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Wednesday, April 11, 2012

A sure cure for those who believe that good writing necessarily involves the use of bombastic phrases and big words

"From 2002 to 2012, it has been one long, heart wrenching and mind searing decade; an agonising 10 years that saw us corralled into a black hole of existential angst provoked by a fratricidal polemic catechism that cast serious doubt on our intrinsic identity as a civilised nation". What is the journalist trying to say here? Why can't journalists write in English in English dailies/sites?

This lament on Facebook by my friend Sudhir Prabhu gives me an opportunity to ride my favourite hobby-horse: Railing against the decline in standards of written English and correcting the alarming tendency to believe that "flowery" English is good English.

Sudhir was referring to a column he had read on Rediff.com, not in a newspaper. Written by someone called Vivek Gumaste, the article is a comment on the SIT report on Gujarat chief minister Narendra Modi. After reading that dense intro, my heart went out to Sudhir. Really, what does Gumaste's opening sentence mean? A quick search on the net revealed this little tidbit about the writer: "Vivek Gumaste is a US-based academic and political commentator." Ah! Mystery solved Gumaste, from what I can make out, is most emphatically NOT a journalist; he is an academic, and academic writers love clutter, which explains why his piece is littered with "academese".

I have to say here, though, that our English newspapers and magazines are also guilty, sometimes, of publishing news reports and features written in a language that, to put it mildly, is uninteresting.

Which brings me to a book that has just been delivered to me by Flipkart.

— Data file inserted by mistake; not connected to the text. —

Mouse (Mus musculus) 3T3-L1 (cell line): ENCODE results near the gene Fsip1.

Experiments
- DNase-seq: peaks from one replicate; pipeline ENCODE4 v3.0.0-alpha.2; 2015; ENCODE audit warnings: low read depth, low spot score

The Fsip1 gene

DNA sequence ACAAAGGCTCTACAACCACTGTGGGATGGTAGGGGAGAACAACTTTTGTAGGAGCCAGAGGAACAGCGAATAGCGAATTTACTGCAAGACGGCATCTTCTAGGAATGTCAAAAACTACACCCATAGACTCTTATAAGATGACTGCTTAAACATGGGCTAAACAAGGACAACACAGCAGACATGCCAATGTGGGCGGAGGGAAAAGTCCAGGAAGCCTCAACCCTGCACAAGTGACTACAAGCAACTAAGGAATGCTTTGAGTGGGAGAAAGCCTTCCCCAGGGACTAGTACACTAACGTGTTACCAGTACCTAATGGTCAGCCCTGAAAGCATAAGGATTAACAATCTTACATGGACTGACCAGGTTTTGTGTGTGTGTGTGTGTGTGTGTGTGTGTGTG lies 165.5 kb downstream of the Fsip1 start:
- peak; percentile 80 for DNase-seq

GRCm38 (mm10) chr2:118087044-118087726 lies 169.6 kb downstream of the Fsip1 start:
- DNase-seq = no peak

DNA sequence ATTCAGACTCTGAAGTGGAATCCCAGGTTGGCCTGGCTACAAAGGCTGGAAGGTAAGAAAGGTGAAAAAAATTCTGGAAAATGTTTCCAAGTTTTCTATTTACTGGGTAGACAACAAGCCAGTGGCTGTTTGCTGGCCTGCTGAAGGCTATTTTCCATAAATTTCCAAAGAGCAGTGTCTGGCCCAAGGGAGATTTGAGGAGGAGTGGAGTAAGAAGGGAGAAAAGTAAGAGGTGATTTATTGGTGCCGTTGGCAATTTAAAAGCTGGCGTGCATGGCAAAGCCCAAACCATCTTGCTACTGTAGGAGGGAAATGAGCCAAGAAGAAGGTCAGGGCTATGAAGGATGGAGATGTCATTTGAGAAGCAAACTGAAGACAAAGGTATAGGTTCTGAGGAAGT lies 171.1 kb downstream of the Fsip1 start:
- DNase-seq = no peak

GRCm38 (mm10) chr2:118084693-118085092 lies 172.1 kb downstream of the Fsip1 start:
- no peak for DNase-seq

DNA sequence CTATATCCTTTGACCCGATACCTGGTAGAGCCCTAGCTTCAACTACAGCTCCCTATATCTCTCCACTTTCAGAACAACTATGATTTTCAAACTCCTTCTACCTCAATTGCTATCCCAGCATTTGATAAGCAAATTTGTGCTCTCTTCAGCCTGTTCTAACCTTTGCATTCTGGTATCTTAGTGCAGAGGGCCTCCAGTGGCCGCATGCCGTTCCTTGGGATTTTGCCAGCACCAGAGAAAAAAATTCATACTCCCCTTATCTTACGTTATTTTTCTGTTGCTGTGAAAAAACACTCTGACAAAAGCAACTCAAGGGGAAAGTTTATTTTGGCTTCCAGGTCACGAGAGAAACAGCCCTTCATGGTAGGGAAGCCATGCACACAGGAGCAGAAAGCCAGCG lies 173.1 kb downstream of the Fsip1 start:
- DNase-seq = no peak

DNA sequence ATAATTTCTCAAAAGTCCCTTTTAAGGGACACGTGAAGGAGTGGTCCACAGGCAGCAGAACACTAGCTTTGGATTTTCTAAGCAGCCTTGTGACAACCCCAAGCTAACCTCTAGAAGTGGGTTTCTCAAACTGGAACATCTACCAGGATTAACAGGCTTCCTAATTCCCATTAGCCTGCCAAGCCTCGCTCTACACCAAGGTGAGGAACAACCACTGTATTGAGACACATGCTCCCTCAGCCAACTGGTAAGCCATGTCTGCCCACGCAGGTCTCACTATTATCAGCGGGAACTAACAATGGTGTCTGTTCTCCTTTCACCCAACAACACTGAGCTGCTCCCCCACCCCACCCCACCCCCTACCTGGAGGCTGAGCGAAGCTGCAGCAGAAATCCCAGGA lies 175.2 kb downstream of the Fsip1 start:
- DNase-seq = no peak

Essential English for Journalists, Editors and Writers is a sure cure for those who believe that good writing necessarily involves the use of bombastic phrases and big words. Written by Harold Evans, this book is primarily for journalists, but "its lessons are of immense value to all who face the problem of giving information, whether to the general public or within business, professional, or social organisations".

Evans has been hailed as a "great editor, great teacher of editors" by one of his successors at The Times (London). He has also been praised as a "master of how to use the English language". And Essential English comes highly recommended by The Society of Editors: "The book was required reading for all those who became journalists in the 1970s. This new edition must become required reading for all those who will become journalists in the new millennium."

Writing in the preface, Neil Fowler, president of the Society of Editors, explains why this book is essential reading:

It has become far too fashionable for the use of good English to be derided. Indeed our own profession has not always helped the matter. Newspapers, radio stations, and television broadcasters have all contributed to sloppy usage of the language. This is not to say that English should not be dynamic and move forward. Of course it should. But it must also be correct. There is a virtue in all language being correct and the journalist who believes otherwise is a poor journalist.

...information is of no use at all if it is obscured by poor, jargon-ridden, and dense English. Clear English should be a priority for all those who use the language. And news English at its best is the clearest English of all.
  • Essential English consists of nine chapters, each of which is an education in itself. Evans begins with "The Making of a Newspaper", before moving on to "Good English", "Words", "Watch this Language", "The Structure of a News Story Intros", The Structure of a News Story The News Lead", and "Background". He ends the book with "Headlines" and "Headline Vocabulary". Order your copy from Flipkart today.
ALSO READ:

* The book you must read to rid your English of Indlish. In other words, read this book to learn to write plain English

* In one place, everything you want to know about writing in English